Interview: Creators of Dinner at Tiger dish on Sacramento cuisine

For the better part of the last decade, HOF Is Better has been at the forefront of entertainment for millennials in Sacramento.

On K Street in downtown, their parties at Tiger Restaurant & Lounge near the Golden 1 Center have helped bring life to a once-booming but recently sedated nightlife scene.

Now, they’ve got a new venture: a new culinary project called Dinner at Tiger. It’s billed as a love letter to the city, celebrating food and the diversity that makes Sacramento unique and special.

They’ve teamed up with Last Supper Society, a Black-ownerd culinary collective led by chefs Byron Hughes and Ryan Royster. Hughes and Royster have become known for hosting communal dinner experiences in and around Sacramento.

Tony Christian of HOF and Tiger Restaurant & Bar and Chef Royster joined CapRadio’s Insight to talk about how their latest collaboration showcases an incredible culinary experience in Sacramento.

This interview has been edited for clarity and brevity.

On HOF’s beginnings

Tony Christian: It’s really funny because there was a place called Cobblestone — it was like a hookah lounge, and it was the place that we were frequenting a lot, and that’s where we put on our first event. But then the housing crisis happened. That was 2008. There were a lot of open homes, so we started producing events at houses first. That didn’t last very long until we had to start using warehouses and outdoor spaces and things like that and kind of stepped into that more micro-festival space. Now, we have an Instagram page, which is @HOFIsBetter, where we really showcase everything Sacramento. We’ve partnered with a few other venues that we help promote events they have going on, as well as just collaborating on events outside of Tiger.

On how the HOF and Last Supper Society collaboration happened

Ryan Royster: Last Supper Society was producing these events at the intersection of food and culture. Even virtually throughout the deepest times of the pandemic. Once the world eased on those restrictions, and it was more safe to connect and break bread together, we were doing these huge events. We were having these long table dinners on a bluff overlooking Half Moon Bay and things like that. My business partner, Chef Byron, and myself always had the idea of ​​a brick and mortar in the back of our minds. And seeing what Tony and [HOF co-founder Robbie Metcalf] and HOF was doing at Tiger, creating a social space in Sacramento that was really becoming Sacramento’s premier social space, we thought that we can bring food — which is the most powerful social artifact — into that space and make it even more special and connect with people in the city on a more robust level.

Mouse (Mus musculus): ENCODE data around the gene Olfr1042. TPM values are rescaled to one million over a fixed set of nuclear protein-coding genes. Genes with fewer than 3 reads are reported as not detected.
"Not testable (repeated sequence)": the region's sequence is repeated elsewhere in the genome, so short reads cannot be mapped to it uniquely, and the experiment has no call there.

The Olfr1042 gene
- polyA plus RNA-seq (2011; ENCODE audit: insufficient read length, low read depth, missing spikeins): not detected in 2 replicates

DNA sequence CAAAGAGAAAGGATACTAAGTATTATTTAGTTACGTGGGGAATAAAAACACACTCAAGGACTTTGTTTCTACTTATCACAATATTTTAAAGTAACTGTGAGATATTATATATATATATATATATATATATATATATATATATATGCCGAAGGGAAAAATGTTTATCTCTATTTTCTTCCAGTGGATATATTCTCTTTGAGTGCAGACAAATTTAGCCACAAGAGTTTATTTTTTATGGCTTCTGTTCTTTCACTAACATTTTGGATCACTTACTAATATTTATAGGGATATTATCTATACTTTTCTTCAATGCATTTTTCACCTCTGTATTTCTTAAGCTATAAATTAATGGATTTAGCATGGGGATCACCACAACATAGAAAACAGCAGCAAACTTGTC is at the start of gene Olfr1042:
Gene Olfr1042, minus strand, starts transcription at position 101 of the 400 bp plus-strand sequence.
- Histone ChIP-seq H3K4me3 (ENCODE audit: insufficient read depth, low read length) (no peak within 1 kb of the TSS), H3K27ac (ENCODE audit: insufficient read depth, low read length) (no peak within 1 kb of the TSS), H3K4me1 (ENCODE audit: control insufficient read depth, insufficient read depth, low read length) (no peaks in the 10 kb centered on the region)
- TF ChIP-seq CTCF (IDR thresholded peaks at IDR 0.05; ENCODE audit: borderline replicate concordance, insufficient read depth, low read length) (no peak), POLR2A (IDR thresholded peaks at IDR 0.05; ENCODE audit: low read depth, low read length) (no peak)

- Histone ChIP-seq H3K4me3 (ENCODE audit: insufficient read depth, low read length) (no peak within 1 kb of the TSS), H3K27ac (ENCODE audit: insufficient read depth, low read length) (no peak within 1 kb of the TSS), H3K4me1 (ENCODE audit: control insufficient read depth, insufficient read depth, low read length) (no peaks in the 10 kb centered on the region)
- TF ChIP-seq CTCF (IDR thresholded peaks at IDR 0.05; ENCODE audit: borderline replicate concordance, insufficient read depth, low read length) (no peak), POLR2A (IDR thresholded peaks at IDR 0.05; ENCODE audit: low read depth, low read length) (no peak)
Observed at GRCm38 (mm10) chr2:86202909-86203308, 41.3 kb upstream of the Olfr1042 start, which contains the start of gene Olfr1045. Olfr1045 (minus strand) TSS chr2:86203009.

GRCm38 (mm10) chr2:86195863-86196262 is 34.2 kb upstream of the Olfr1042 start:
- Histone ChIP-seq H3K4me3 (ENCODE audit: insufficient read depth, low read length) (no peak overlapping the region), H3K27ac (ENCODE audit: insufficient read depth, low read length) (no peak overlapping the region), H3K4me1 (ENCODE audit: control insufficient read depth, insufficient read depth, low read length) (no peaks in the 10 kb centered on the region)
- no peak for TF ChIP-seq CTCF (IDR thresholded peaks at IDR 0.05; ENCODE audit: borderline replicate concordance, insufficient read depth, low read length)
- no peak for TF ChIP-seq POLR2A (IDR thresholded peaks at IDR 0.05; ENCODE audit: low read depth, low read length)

On what Dinner at Tiger’s menu offers

Royster: We have a full restaurant where we are serving what we call “Sacramento cuisine.” That’s a term coined by a Chef Byron, who was trying to enunciate the diversity that we have in our city and his specific upbringing as a young Black chef living in a predominantly Asian neighborhood and then growing up in downtown. Just trying to show people that not only Black food, but Sacramento food and kind of this farm-to-fork idea that we have here, is not a monolith. It takes on many shapes and forms that are always grower-producer friendly, like the farm-to-fork movement that we have here, but it’s also rich in ethnic diversity. Like our short rib right now, which is plated with oxtail, dirty rice and okra and summer squash and plantain chips. So we’re taking kind of a Caribbean flavor route and approach to that, but it’s still super Sacramento. It’s still California. And it’s something that we want to share with people.

On how they curated the menu for Dinner at Tiger

Royster: It’s so seasonal. We have so much access to everything. When you talk about tomatoes — we have our southern tomato salad which is our seasonal salad right now for the late summer. But I think the point of what we’re doing with this menu, and what we’re doing at Dinner at Tiger from a food standpoint, is to show that all of these things are Sacramento cuisine. We’re going to take this fresh produce and all of these things that we have right here in the valley and at our fingertips, but use all of this diverse ethnic inspiration to make it really feel like us and make it more approachable and accessible to everybody’s palace.

On using Tiger to showcase various winemakers

Royster: ​​It’s what we’re committed to and it’s our ethos in creating this social space at Tiger restaurant and lounge while we’re trying to bring people together. We kind of ditched the traditional wine menu in exchange for a diverse wine residency series. So each month we bring in a new winemaker from underrepresented groups, and we feature them for the entire month each month. The first Saturday of each month, we kick it off and launch that residency with a dinner where we bring in the winemaker or an ambassador from the brand and they’re pouring wine on site. We pair their wines with our menu, we do flight tastings, and we just have this beautiful experience where we celebrate the diversity and underrepresented groups in the city.

Dinner at Tiger with Last Supper Society is every Friday and Saturday at Tiger Restaurant and Lounge on K Street in downtown Sacramento. To reserve a table, click here

Their next winemakers dinner is Sept. 3 with Wade Cellars. Join National Ambassador & Wine Enthusiast 40 Under 40 Tastemaker George WC Walker III for dinner, tasting, and wine education. To reserve a table, click here

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